Theft persists on and off campus

Theft continues to be one of the most prevalent crimes at Geneseo, and according to University Police, one of the most preventable.

UP keeps records of several different reports of theft. According to these statistics, petit larceny, defined as theft of items valued at $1000 or less, is the most common type.

Sophomore Kevin Muller, a victim of petit larceny, said that he was hesitant to report his incident because he "didn't think they could do anything about it."

According to Kenney, most theft victims on campus are students, and many crimes occur in common areas within residence halls. He said such crimes are often crimes of opportunity where items are left in plain sight.

Although opportunity theft occurs most often, some thieves are more active. Muller and junior Amanda Senft both had belongings taken from their cars, which were parked in on-campus lots.

Muller described cash taken from his car as being stored out of sight in a compartment. "The cash was out of sight, so [a thief] would have had to break in and search to take it," he said.

Senft had left her car locked, but found the doors and hood opened. Inside, the car's compartments had been opened and several CDs had been taken.

"You don't think that there are people who would go out of their way to do something like that," said Senft. She noted that students have no way to ensure the safety of their vehicles. "You have to put your car [in the lots]. It's hard to believe that someone is going to go through your things and take them."

Students living off campus have also been victims of theft crimes. Graduate student Michael Peek had an X-box game system stolen from his living room in Courtside Apartments. Peek said that the thief climbed through his window sometime between 2 and 5 a.m. while the window was open. The crime was reported to village police, but the thief was never caught. Peek also said that in a separate incident, his bike was stolen from his front yard.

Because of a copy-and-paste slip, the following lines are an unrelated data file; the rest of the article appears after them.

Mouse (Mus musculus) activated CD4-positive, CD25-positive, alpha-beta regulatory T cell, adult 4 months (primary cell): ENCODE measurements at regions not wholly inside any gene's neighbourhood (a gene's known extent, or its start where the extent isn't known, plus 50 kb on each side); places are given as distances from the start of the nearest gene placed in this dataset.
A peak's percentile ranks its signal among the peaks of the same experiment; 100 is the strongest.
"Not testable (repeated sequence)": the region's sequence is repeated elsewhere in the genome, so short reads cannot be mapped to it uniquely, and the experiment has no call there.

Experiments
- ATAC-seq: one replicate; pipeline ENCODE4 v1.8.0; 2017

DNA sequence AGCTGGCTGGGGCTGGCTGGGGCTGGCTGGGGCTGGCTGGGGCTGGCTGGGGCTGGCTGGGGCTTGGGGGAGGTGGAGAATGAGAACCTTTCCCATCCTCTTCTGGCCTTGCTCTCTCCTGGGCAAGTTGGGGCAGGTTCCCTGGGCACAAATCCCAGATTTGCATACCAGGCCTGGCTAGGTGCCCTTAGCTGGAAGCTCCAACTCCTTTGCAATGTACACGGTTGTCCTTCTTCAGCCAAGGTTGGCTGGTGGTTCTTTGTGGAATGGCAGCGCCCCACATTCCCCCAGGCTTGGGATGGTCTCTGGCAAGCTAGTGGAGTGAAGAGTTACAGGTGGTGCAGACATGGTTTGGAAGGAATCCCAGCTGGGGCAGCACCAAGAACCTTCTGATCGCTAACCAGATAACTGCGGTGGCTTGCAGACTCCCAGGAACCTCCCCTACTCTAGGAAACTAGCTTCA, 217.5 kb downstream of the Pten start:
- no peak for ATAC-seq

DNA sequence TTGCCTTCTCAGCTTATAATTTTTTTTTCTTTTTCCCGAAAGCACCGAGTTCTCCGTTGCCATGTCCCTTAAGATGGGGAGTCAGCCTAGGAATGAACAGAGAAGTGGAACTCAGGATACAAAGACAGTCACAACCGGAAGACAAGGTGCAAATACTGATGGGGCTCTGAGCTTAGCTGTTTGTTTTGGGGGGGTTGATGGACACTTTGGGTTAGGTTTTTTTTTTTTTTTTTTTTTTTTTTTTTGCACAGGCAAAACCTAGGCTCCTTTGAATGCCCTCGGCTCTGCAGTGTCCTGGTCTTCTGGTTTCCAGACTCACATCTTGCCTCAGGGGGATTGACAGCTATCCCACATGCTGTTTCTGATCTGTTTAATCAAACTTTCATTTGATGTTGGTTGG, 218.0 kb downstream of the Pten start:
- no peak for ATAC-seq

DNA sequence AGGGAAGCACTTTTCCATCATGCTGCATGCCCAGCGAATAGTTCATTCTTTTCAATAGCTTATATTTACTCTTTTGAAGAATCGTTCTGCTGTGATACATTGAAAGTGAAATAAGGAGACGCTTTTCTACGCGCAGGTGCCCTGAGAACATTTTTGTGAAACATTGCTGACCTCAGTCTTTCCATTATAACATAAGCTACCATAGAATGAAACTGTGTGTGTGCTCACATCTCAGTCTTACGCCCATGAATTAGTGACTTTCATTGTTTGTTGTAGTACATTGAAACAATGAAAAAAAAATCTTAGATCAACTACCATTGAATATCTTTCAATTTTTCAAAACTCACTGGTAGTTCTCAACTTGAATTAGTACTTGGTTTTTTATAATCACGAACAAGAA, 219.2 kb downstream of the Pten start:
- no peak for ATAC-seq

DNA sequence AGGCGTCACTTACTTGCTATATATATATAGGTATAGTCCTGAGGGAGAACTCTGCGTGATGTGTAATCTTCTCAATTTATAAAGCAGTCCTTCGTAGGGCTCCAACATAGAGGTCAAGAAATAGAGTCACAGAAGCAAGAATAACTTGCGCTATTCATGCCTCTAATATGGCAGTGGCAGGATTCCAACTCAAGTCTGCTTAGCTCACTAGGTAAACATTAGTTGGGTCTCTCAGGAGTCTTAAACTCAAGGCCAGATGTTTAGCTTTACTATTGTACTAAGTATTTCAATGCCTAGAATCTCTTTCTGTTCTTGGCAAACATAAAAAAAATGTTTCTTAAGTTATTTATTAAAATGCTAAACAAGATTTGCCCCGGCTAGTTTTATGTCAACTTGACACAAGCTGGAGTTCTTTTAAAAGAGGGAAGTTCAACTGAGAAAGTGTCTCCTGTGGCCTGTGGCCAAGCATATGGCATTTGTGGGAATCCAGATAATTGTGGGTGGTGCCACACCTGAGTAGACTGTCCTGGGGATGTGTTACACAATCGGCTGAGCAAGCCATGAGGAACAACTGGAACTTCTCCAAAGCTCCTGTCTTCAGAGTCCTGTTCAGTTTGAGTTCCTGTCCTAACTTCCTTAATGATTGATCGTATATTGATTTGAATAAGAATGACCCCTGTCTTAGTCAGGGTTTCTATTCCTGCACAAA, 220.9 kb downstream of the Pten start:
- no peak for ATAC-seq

"People just write it off thinking that it's a safe town," Peek said. "But any college student can come in and take something to sell it for extra cash."

Junior Shannon Alexander had her laptop stolen from her kitchen table about two weeks ago, on a Friday night. Alexander said that she left her apartment around 10 p.m. and came back to find that a thief had climbed through the window.

"I'm sure that a lot of people don't think anyone would do something like this," said Alexander. "I certainly didn't. You would never think to lock the window."

On three recent occasions, students have filed reports of laptop theft. Dean of Students Leonard Sancilio, after being contacted by Geneseo Village Police Chief Eric Osganian, sent an e-mail to all off-campus students notifying them of the thefts and requesting that they secure their doors and windows. "We want to keep students doing things to keep themselves and their things safe," said Sancilio in the e-mail.

According to Osganian, 2 of the thefts occurred between September 19 and 20, and the other between September 27 and 28. The police are not sure whether or not the thefts are related, as there appears to be no correlation between the victims or locations. The thefts occurred on Wadsworth, Orchard, and Court Streets. Osganian said, "Our cause with the Dean was to make students aware." Both stressed the importance of securing all entrances to residences, as the thief appears to have gained easy access to the houses.

Although it is virtually impossible to stop crime completely, there are ways of reducing crimes such as theft. University Police runs programs on campus such as Operation I.D., which involves officers going to residence halls and providing opportunities for students to label their belongings.

Kenney said he was generally pleased with the recent decline in reported thefts. "We hope that proactive patrol techniques and partnerships with Residential Life in programming continue to have the desired impact on criminal behavior," said Kenney. He advises all students who have been victims of crimes to report them, so that theft can be monitored and prevented.